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The extended profile for pregnant women is a research that allows for a detailed assessment of the he alth of the expectant mother. Thanks to these tests, it is also possible to control the course of pregnancy and timely detect any diseases that threaten both the pregnant woman and the child. Check how to interpret the results of the extended profile for pregnant women.

Profile for pregnant womenare blood and urine tests that allow you to assess the he alth of the future mother and control the course of pregnancy. Thanks to these tests, it is possible to identify diseases that are dangerous both to the he alth of the mother and the child in good time.

The profile for pregnant women includes tests such as: the assessment of the presence of chorionic gonadotropin (HCG), blood group determination, urinalysis, complete blood count, progesterone and glucose levels. The profile also includes VDRL, which is a screening test for syphilis, as well as the assessment of the presence of HIV, HCV and HBV as well as antibodies to rubella, toxoplasmosis and cytomegaly.

HCG - Chorionic Gonadotropin

Chorionic gonadotropin is a hormone produced by the placenta and by a fertilized egg after it is implanted in the womb. HCG is responsible for the development of pregnancy.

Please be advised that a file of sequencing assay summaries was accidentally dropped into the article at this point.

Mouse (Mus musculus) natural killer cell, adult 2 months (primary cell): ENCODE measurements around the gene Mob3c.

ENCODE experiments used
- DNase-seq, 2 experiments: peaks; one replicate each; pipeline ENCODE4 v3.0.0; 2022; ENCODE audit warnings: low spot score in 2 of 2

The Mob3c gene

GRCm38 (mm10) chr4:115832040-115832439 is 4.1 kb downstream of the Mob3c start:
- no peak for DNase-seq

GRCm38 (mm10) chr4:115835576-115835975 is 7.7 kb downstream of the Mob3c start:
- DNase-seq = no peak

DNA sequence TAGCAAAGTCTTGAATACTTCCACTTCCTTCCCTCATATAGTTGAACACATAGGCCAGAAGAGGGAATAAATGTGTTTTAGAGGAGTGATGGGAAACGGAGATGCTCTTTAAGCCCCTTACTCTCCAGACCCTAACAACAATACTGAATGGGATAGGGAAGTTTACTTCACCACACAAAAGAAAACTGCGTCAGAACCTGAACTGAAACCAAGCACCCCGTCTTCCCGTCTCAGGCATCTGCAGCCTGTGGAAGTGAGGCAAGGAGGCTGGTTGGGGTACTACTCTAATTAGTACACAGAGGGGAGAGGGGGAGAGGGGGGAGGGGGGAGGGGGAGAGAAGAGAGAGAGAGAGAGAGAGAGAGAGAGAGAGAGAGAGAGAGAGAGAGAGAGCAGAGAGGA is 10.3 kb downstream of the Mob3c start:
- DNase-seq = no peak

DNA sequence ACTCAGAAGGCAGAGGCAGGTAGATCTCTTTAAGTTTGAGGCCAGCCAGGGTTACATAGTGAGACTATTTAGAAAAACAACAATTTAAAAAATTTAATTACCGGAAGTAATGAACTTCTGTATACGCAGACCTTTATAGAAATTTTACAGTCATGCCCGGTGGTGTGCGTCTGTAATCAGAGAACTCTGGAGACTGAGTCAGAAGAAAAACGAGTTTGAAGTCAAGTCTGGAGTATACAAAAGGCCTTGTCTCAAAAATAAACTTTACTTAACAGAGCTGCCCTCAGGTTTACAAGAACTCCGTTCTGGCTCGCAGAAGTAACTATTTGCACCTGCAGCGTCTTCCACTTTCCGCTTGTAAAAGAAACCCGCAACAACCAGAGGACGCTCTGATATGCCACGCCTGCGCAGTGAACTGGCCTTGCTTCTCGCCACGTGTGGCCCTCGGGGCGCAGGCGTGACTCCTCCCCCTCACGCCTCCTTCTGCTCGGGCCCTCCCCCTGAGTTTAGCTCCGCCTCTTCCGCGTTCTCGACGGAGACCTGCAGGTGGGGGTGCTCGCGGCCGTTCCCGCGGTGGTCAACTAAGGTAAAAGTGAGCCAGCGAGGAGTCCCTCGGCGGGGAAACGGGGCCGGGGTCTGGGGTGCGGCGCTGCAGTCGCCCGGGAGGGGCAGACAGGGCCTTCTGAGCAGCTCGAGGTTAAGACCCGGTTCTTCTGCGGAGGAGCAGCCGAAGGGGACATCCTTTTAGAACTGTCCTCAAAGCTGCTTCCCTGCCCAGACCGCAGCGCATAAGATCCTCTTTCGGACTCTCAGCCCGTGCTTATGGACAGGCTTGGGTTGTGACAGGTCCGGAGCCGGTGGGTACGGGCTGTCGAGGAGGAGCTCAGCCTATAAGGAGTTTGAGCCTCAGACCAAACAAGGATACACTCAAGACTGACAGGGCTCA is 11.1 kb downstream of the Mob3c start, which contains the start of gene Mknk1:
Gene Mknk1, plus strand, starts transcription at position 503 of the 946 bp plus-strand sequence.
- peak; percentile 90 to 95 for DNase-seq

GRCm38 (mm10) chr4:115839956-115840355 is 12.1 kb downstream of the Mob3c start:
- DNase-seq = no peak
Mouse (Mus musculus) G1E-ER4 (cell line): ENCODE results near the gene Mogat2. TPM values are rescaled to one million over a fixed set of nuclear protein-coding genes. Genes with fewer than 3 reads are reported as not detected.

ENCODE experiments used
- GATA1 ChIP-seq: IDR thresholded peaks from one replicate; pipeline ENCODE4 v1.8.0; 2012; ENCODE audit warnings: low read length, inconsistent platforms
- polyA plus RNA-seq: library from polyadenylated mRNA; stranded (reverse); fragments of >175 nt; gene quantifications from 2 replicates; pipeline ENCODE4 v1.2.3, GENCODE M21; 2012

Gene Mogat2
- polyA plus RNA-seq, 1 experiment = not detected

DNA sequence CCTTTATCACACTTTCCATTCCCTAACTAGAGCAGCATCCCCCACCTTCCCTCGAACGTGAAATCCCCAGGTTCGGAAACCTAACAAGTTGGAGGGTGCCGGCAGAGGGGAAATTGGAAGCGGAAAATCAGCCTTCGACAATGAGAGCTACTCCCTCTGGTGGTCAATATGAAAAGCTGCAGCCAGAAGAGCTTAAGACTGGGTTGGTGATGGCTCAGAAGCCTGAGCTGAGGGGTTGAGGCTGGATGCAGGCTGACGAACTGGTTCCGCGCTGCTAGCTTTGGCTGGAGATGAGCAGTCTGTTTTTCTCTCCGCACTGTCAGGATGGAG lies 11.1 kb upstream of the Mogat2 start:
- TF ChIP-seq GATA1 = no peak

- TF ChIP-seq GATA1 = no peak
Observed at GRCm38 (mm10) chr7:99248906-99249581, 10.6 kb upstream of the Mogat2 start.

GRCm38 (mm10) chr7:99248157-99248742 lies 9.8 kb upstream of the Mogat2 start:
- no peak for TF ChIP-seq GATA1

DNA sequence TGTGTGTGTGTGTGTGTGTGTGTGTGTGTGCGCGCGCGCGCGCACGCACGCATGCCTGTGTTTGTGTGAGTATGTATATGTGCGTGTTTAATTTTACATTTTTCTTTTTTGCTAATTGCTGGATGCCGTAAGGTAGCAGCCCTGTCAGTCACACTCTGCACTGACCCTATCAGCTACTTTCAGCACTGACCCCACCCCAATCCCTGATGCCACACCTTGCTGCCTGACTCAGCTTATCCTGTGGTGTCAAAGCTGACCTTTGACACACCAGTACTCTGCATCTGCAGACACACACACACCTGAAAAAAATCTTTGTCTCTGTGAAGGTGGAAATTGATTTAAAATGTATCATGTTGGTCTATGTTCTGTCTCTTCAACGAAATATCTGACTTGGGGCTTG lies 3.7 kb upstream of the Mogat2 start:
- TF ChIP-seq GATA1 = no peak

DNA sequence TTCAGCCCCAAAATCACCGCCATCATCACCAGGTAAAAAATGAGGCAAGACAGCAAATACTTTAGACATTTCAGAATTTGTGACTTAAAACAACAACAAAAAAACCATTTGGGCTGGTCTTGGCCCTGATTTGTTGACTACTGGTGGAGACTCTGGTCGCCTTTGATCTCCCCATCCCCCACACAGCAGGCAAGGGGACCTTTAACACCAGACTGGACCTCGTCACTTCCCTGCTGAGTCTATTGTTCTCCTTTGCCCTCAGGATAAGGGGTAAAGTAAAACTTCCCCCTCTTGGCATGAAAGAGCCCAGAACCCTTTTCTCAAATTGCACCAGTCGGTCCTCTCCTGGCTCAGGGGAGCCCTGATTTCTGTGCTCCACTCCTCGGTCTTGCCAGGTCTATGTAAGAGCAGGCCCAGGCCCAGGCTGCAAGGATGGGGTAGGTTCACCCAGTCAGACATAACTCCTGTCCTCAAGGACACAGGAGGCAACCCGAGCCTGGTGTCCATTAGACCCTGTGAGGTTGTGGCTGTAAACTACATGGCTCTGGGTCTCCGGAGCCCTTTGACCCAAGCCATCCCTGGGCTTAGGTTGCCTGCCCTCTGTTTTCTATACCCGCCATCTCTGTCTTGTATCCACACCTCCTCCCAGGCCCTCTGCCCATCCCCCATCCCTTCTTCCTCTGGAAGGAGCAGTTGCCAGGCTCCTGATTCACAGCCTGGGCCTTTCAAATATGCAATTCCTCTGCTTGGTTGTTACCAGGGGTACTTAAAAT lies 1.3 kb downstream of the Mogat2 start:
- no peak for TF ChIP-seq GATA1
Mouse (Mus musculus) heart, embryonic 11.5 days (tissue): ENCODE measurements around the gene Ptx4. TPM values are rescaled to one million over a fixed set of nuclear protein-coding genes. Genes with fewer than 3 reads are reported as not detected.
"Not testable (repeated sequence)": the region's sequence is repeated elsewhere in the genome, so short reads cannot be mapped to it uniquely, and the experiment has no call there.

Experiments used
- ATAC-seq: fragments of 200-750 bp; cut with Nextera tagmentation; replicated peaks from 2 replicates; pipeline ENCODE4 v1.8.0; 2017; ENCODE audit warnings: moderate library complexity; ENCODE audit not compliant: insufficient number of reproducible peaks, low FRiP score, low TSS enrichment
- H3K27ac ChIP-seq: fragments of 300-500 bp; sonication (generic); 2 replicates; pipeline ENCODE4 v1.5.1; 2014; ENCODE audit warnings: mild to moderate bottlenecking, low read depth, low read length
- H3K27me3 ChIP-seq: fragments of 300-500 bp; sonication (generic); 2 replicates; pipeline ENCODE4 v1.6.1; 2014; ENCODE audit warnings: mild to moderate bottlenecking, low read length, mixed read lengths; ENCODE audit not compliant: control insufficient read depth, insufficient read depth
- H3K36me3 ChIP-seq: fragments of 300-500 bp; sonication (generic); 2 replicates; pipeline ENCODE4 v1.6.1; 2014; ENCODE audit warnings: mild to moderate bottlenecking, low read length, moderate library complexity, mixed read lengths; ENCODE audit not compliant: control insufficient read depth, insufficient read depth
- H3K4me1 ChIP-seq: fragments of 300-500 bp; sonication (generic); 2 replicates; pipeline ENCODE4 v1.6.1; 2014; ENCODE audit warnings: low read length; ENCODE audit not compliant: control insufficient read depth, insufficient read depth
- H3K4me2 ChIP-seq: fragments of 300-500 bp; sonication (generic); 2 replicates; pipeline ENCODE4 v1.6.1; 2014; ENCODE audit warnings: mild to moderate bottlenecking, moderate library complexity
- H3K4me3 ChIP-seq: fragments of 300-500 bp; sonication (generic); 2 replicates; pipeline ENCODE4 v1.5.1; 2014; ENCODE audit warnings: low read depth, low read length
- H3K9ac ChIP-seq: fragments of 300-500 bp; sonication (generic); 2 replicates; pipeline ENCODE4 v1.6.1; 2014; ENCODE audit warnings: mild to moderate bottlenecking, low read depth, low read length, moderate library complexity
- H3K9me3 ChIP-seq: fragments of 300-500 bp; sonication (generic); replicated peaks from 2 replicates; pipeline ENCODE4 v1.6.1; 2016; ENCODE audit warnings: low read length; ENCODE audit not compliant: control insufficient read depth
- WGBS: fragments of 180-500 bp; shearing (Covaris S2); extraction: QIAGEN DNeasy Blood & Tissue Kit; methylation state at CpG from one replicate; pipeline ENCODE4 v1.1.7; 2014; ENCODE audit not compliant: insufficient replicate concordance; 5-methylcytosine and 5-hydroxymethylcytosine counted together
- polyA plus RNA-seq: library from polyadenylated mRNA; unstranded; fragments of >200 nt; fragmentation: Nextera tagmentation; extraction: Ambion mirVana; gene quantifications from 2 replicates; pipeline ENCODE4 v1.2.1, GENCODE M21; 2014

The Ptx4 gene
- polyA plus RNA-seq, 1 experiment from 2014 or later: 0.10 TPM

Standards for this test:

By the 3rd week of pregnancy, the HCG level is<5 mIU/ml. W trzecim tygodniu poziom gonadotropiny kosmówkowej waha się od 5 do 50 mIU/ml. Z kolei w czwartym tygodniu wynosi 4-426 mIU/ml, w piątym 19-7,340 mIU/ml, a w szóstym 1,080- 56,500 mIU/ml.

In women from the 7th to the 8th week of pregnancy, the HCG concentration is 7.650 - 229,000 mIU / ml, and from the 9th to 12th week of pregnancy - 25.700- 288,000 mIU / ml.

In turn, between the 17th and 24th week the level of HCG increases to the level of 4.060-165.400 mIU / ml, and between the 26th and 60th week the concentration of this hormone is 3.640-117,000 mIU / ml.

Lack of HCG increase during pregnancy may be related to, inter alia, with fetal death, abnormal location of pregnancy (ectopic pregnancy) or placental insufficiency.


Progesterone (lutein) is a hormone that, inter alia, prepares the uterine mucosa for implantation of a fertilized egg, is responsible for maintaining pregnancy until the formation of the placenta and inhibits uterine contractions, thus preventing miscarriage or premature birth.

Standards for this test:

By week 12 of pregnancy, progesterone levels should be 9-47 ng / ml. In turn, between the 12th and 28th week of pregnancy, the concentration of this hormone ranges from 17 to 146ng / ml, and above the 28th week of pregnancy it is 55-200 ng / ml.

A low progesterone level means that the uterine lining is not well prepared to receive an embryo. Then the doctor recommends taking progesterone in the form of oral tablets, sublingual tablets (Duphaston, Lutein), vaginal tablets or injections and recommends a sparing lifestyle.

Blood group and Rh